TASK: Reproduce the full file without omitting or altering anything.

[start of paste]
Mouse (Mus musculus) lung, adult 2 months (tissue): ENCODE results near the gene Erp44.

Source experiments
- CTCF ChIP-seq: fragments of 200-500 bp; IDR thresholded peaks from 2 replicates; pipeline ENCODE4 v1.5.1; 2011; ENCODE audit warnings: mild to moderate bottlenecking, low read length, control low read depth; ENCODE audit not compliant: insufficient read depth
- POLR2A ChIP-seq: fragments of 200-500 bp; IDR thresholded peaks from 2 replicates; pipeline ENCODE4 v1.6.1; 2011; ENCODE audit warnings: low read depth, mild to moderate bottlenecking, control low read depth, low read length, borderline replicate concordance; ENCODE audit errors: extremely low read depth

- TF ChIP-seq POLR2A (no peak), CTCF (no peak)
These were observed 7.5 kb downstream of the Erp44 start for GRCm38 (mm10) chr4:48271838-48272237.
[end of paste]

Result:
Mouse (Mus musculus) lung, adult 2 months (tissue): ENCODE results near the gene Erp44.

Source experiments
- CTCF ChIP-seq: fragments of 200-500 bp; IDR thresholded peaks from 2 replicates; pipeline ENCODE4 v1.5.1; 2011; ENCODE audit warnings: mild to moderate bottlenecking, low read length, control low read depth; ENCODE audit not compliant: insufficient read depth
- POLR2A ChIP-seq: fragments of 200-500 bp; IDR thresholded peaks from 2 replicates; pipeline ENCODE4 v1.6.1; 2011; ENCODE audit warnings: low read depth, mild to moderate bottlenecking, control low read depth, low read length, borderline replicate concordance; ENCODE audit errors: extremely low read depth

- TF ChIP-seq POLR2A (no peak), CTCF (no peak)
These were observed 7.5 kb downstream of the Erp44 start for GRCm38 (mm10) chr4:48271838-48272237.